For the sake of simplicity, let’s say the worker at the taco shop is paying rent and they receive notice rent is going up $100 per month. Now, the taco worker needs to make $12.50/hr to afford rent, or they leave and find another job for more income, which leaves the taco place to either hire someone for the same rate or pay someone more money… like $12.50/hr, which the now-former taco worker asked for. Now the taco costs $0.32 to make. That former worker now earns more money but also pays more in rent (impacting the CPI) and the taco place may need to raise their costs to $1.05 per taco, which also affects the CPI. Even though the cost to produce the taco may increase the following year, the percentage of that change could range from 0.1% or 5%. This is why prices almost always rise even though inflation change percentage could be menial. The percentage is what we always hear about. While consumers can spend less the following month, the taco will likely keep its new pricing anyways. Put this on a larger scale and you have something called economics.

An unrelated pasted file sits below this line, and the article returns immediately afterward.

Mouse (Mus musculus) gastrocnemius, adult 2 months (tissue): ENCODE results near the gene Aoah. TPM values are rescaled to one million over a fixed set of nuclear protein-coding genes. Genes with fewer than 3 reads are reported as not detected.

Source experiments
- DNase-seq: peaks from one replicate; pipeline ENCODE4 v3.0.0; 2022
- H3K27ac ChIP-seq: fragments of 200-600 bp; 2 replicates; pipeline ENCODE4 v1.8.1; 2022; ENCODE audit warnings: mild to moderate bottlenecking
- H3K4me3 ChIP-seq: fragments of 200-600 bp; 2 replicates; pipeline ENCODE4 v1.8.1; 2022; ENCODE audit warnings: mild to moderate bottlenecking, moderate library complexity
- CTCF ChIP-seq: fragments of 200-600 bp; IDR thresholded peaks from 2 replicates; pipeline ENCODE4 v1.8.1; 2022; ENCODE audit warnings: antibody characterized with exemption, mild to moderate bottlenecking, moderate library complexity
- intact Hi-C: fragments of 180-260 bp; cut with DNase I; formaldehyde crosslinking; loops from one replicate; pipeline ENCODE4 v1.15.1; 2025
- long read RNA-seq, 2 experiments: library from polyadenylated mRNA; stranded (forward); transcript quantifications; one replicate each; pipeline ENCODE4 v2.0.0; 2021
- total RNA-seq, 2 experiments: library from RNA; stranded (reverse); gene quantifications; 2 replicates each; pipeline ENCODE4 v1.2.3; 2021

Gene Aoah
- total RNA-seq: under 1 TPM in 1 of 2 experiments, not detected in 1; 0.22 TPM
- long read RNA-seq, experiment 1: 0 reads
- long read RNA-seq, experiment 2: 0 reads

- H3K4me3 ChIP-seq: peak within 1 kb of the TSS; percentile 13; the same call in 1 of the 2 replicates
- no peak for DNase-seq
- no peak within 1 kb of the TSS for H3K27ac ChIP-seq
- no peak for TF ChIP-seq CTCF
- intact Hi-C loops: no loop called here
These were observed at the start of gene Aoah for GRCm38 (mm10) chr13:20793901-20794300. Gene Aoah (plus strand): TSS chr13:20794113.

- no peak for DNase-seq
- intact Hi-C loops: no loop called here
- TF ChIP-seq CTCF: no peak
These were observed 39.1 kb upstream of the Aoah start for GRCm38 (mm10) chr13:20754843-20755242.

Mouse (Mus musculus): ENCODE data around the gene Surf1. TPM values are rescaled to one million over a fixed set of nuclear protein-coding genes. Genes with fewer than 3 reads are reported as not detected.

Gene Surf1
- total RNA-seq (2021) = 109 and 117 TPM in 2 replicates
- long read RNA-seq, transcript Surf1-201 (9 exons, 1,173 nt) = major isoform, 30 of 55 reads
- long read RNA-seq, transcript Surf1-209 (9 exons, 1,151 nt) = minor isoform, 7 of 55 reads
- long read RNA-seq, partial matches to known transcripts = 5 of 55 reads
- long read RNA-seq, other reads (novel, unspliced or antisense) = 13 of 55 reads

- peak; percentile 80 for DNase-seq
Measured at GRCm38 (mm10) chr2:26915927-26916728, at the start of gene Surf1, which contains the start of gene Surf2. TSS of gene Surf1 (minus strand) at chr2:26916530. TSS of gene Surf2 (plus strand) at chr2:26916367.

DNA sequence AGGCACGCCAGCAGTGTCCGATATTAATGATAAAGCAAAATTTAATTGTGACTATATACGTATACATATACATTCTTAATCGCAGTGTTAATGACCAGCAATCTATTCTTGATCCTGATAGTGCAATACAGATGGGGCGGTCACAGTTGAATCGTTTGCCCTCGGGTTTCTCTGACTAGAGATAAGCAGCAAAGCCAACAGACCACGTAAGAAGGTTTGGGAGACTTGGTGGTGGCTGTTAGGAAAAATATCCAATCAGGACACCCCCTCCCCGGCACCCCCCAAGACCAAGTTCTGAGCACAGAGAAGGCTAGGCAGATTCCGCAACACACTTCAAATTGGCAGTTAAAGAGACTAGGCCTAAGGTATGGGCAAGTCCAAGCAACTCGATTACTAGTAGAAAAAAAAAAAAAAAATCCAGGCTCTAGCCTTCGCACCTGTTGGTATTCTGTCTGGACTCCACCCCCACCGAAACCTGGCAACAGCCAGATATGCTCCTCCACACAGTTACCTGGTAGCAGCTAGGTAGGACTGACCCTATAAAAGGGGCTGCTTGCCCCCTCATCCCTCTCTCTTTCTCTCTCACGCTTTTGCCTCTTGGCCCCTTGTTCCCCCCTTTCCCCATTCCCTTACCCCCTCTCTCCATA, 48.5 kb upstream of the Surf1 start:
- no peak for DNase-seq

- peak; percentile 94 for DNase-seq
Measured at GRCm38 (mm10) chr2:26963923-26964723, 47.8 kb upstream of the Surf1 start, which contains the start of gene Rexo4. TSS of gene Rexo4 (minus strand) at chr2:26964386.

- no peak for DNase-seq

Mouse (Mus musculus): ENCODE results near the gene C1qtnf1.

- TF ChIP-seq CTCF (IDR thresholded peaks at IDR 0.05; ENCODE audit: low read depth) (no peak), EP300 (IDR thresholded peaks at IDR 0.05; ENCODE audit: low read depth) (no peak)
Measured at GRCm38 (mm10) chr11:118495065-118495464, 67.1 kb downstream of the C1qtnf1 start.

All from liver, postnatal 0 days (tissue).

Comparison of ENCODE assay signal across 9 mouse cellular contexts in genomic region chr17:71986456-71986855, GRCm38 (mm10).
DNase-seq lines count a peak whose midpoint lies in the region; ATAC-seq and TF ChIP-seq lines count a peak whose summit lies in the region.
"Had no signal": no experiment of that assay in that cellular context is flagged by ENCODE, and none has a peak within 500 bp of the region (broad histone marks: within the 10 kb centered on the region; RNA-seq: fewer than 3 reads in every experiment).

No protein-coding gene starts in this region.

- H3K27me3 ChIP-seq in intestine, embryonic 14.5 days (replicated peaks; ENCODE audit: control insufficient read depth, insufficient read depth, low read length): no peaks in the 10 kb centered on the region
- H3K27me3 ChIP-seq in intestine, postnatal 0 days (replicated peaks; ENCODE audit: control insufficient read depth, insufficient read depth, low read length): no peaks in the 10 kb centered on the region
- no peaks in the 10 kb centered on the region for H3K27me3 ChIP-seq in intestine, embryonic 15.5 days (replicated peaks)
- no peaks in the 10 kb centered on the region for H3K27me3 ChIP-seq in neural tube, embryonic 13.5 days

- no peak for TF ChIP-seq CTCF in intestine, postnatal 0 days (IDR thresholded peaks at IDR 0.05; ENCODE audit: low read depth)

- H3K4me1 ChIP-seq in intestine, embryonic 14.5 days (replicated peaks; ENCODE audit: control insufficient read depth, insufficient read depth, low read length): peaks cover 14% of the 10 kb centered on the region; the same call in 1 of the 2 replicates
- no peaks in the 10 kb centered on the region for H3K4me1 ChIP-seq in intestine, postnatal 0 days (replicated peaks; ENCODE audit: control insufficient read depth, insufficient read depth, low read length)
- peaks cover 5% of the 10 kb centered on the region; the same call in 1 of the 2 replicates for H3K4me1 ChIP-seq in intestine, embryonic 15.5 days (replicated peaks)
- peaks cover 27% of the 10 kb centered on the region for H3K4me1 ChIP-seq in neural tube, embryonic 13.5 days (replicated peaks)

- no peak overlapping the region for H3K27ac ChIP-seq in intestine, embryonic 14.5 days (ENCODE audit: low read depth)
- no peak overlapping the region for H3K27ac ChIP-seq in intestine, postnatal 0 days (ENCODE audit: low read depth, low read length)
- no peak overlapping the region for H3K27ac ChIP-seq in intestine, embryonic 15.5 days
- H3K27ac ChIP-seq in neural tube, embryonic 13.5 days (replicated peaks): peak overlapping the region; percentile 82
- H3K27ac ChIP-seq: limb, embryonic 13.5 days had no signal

In an inflating economy interest rates are cut, employees become job-seekers for higher pay, and higher pay means higher costs to produce goods or services and thus higher prices for the consumer. This is a healthy economy. In a deflating economy, capital is put back (or re-invested) to prevent a market collapse, which we saw in 2009 with ARRA.
Okay, by now you’re probably thinking: I didn’t come here for a lesson on economics I learned in high school, so get to the damn point! Okay, I will, but I wanted to make sure the context of inflation was set in stone because the rest of the article uses inflation adjustments to level the playing field. Remember: good data needs a common denominator, so all prices are adjusted to 2021.